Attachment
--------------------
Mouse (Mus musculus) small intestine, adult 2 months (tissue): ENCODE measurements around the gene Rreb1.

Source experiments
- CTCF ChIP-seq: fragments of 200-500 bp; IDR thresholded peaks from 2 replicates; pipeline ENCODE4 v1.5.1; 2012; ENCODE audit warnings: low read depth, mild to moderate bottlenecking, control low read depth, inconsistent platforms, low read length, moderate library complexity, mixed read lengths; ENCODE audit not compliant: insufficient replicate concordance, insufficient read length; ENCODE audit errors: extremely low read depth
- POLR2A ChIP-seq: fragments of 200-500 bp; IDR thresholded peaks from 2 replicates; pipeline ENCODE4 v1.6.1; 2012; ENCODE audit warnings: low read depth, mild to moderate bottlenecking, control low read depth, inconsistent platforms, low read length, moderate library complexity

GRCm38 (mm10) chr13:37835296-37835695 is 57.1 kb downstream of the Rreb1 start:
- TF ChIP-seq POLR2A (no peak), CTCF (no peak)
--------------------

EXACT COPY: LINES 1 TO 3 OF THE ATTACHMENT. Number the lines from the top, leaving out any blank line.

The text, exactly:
Mouse (Mus musculus) small intestine, adult 2 months (tissue): ENCODE measurements around the gene Rreb1.

Source experiments
- CTCF ChIP-seq: fragments of 200-500 bp; IDR thresholded peaks from 2 replicates; pipeline ENCODE4 v1.5.1; 2012; ENCODE audit warnings: low read depth, mild to moderate bottlenecking, control low read depth, inconsistent platforms, low read length, moderate library complexity, mixed read lengths; ENCODE audit not compliant: insufficient replicate concordance, insufficient read length; ENCODE audit errors: extremely low read depth